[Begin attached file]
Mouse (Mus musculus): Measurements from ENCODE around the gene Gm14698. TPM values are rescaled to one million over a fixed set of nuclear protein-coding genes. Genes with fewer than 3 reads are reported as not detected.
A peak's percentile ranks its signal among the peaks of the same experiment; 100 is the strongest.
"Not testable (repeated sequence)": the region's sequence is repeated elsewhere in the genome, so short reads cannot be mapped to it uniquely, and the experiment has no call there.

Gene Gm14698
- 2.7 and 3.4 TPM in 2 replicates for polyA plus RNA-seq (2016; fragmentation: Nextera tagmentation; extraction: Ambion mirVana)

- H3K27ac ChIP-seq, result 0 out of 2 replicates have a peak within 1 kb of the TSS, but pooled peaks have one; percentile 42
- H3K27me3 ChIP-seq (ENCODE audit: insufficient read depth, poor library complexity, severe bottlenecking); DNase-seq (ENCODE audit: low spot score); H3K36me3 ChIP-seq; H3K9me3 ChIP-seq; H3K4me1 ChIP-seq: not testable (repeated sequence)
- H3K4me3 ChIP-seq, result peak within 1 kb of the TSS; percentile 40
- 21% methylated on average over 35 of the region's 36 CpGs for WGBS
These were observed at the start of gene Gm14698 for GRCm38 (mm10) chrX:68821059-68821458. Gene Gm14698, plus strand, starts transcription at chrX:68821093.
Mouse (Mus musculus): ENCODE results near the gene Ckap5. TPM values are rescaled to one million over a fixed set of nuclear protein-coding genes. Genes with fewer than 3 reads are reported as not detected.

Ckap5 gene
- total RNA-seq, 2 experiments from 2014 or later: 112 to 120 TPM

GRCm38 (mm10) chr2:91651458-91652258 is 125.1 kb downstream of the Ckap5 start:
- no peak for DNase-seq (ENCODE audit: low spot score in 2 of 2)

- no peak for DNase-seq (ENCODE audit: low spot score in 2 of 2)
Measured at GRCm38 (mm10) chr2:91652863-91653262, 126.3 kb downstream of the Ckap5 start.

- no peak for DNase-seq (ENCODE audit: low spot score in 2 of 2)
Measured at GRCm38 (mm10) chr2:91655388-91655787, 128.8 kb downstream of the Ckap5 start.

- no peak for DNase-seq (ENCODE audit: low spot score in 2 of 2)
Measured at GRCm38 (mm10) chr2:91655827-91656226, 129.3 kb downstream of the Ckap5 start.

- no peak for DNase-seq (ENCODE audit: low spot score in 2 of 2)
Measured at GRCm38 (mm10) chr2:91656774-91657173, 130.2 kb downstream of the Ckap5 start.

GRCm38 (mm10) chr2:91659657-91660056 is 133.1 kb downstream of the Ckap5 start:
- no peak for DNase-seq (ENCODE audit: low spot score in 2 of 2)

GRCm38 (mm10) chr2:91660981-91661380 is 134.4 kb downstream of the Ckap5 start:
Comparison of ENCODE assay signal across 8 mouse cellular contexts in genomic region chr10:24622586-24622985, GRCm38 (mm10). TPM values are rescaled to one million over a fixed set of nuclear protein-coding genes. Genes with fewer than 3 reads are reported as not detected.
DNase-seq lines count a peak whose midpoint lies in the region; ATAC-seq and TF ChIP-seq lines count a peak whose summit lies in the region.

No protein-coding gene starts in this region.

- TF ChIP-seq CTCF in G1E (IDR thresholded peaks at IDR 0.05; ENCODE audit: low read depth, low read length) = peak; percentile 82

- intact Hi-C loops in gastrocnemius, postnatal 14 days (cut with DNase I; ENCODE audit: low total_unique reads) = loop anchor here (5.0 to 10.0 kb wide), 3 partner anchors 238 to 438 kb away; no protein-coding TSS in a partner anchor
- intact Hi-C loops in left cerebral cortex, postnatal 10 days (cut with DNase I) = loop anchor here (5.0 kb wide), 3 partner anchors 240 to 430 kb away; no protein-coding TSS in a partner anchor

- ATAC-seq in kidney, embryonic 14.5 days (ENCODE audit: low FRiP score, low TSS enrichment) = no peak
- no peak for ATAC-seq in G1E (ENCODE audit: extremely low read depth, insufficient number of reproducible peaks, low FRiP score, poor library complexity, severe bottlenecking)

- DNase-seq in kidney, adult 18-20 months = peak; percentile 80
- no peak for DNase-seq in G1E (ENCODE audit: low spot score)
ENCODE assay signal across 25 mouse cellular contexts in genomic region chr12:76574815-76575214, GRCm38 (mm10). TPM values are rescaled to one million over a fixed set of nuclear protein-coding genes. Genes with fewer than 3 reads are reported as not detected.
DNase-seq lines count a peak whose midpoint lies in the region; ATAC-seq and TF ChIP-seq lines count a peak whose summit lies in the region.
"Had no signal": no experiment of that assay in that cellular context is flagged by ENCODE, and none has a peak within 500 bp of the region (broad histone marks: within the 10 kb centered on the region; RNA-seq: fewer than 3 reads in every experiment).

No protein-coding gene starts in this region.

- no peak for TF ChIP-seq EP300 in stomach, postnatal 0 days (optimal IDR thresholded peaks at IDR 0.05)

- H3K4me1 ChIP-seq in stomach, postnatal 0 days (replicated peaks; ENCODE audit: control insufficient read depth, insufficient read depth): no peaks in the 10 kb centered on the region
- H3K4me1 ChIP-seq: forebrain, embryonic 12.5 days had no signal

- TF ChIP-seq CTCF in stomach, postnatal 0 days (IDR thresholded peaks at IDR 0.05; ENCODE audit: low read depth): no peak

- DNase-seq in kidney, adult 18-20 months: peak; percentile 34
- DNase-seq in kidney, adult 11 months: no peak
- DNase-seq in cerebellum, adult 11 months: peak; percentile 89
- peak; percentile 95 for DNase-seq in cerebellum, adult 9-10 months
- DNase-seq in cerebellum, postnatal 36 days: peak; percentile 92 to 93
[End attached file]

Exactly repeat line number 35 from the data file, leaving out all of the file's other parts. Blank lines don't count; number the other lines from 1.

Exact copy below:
- DNase-seq in kidney, adult 18-20 months = peak; percentile 80